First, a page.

When a Sex Crime Occurs on Campus, Butler Police Decide How to Act

MARAIS JACON-DUFFY | News Editor

Viviane Linos was surprised to discover the rape of another student by a fellow Butler student had allegedly occurred before the beginning of winter break. What concerned Linos more was the fact she found out about the incident by way of Butler Confessions, an anonymous social media page.

Linos, a junior, then discovered an online news article by RTV6 describing some details of the reported incident. A few days later, the story by RTV6 was removed from its website.

On Dec. 20, Linos posted a status on her Facebook page that said, “Why the fu– has BUPD and the Butler University administration not done S–T to bring awareness to this issue and send out a ‘timely warning’ email which could potentially prevent further harm done by this bastard? If a student forcefully fondled by an African American community member is worthy of a ‘timely warning’ email, then why the hell is a confirmed CRIME involving two Butler students insignificant?”

A university press release confirmed the Butler University Police Department was alerted to an alleged sexual assault of a female student by a male student on Dec. 8, 2013. No other details could be provided at that time, because “federal law prohibited it,” according to the press release.

A separate rape by force was reported off campus Jan. 19 and was documented in BUPD’s Jan. 17-21 crime log.

According to the crime log, the accused suspects in both have been identified.

Chief of Staff Ben Hunter said BUPD’s timely warnings are issued in cases where a suspect poses an immediate threat or a situation is considered an emergency.

Linos, who said she has worked with campus groups to help reevaluate sexual assault policy on Butler’s campus, said she perceives a lack of communication regarding sexual assault and violence as a decision to protect the reputation of the school.

“I am disappointed with the disconnect that is sometimes present when the university has to choose between maintaining its image and doing what’s right for the students,” Linos said. “That created a portion of the emotion and frustration that came out in my (Facebook) status a while back.”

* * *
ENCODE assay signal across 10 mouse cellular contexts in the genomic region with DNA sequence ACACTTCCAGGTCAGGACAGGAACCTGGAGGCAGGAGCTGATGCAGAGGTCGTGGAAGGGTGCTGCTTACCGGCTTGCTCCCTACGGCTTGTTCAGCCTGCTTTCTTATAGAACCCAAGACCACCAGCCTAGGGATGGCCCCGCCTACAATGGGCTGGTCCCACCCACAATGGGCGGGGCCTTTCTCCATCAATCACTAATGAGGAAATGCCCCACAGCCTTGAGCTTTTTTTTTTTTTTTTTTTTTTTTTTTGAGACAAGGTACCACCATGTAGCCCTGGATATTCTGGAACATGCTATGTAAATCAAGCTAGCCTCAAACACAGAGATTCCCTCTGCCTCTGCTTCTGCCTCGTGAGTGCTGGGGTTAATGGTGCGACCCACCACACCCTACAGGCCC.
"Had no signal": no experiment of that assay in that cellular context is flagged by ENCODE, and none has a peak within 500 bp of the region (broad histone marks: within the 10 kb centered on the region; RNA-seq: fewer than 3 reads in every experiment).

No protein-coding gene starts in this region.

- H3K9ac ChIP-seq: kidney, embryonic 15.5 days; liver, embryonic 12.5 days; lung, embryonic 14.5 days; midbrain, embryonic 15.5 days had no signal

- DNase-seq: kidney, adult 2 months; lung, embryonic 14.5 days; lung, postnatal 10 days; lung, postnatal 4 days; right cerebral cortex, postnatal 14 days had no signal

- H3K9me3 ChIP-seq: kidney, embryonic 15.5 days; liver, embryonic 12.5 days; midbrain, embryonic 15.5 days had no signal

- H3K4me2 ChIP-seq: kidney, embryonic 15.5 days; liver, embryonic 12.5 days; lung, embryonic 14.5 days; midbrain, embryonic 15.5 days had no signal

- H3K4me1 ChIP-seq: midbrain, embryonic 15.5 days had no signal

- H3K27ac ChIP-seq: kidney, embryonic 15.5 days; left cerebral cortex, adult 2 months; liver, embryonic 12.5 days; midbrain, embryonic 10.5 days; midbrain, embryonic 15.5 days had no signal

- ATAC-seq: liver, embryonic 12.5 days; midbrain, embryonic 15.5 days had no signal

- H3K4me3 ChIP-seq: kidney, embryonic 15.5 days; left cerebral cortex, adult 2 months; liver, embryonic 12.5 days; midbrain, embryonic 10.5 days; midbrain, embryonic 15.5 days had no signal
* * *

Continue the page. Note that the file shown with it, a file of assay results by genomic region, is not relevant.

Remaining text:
Hunter said he understands the frustration that revolves around cases of rape and sexual assault.

“There’s a lot of angst that people feel with these cases,” Hunter said. “But not as personally as the survivor, obviously.”

Hunter said, in some cases, sexual assault or rape survivors request that a timely warning is not sent out to the community.

Butler is required to report incidents which “pose a substantial threat of bodily harm or danger to members of the campus community,” as written in the university’s Civil Rights Equity Grievance Resolution Process for Faculty, Students and Staff.

The policy, developed in line the One Policy, One Process model, became effective at the start of 2014. The revised policy is the same policy that previously applied to students, but now also applies to faculty and staff. In addition to the Title IX policy, which governs university action, Butler students who are accused of sexual assault also have the potential to be prosecuted under Indiana state code.

Every sexual assault case involves the Marion County prosecutor’s office, Hunter said. Whether or not charges are brought against the suspect is at the discretion of the county prosecutor’s office.

The burden of proof under Indiana code differs from that outlined in the Butler administrative policy, said Bill Weber, BUPD assistant police chief.

“The difference of proving guilt is like a teeter totter,” Weber said. “With a criminal case in the county or state court, the teeter totter must tip all the way over and prove guilt beyond a reasonable doubt. On the student conduct side, the teeter totter only has to tip a little bit to one side and prove a preponderance of evidence of guilt, or a simple majority of 51 percent.”

Therefore, a student’s status of guilt could differ in a criminal court and in the eyes of a university due to a lowered threshold, Hunter said.

Regarding locations on campus where sexual assaults have occurred, Hunter said BUPD will investigate any case that is brought to them.

“It doesn’t matter if the incident takes place in southern Indiana, a criminal proceeding will happen no matter what,” Hunter said.

Hunter and Weber said they were not at liberty to discuss either of the rape cases from December or January due to rules outlined in FERPA and out of respect for the investigation.

“These are tough cases for all involved,” Hunter said. “For the survivor and for the accused. We know this is something that is underreported but when it is reported to (BUPD), we do our best to investigate the case thoroughly.”

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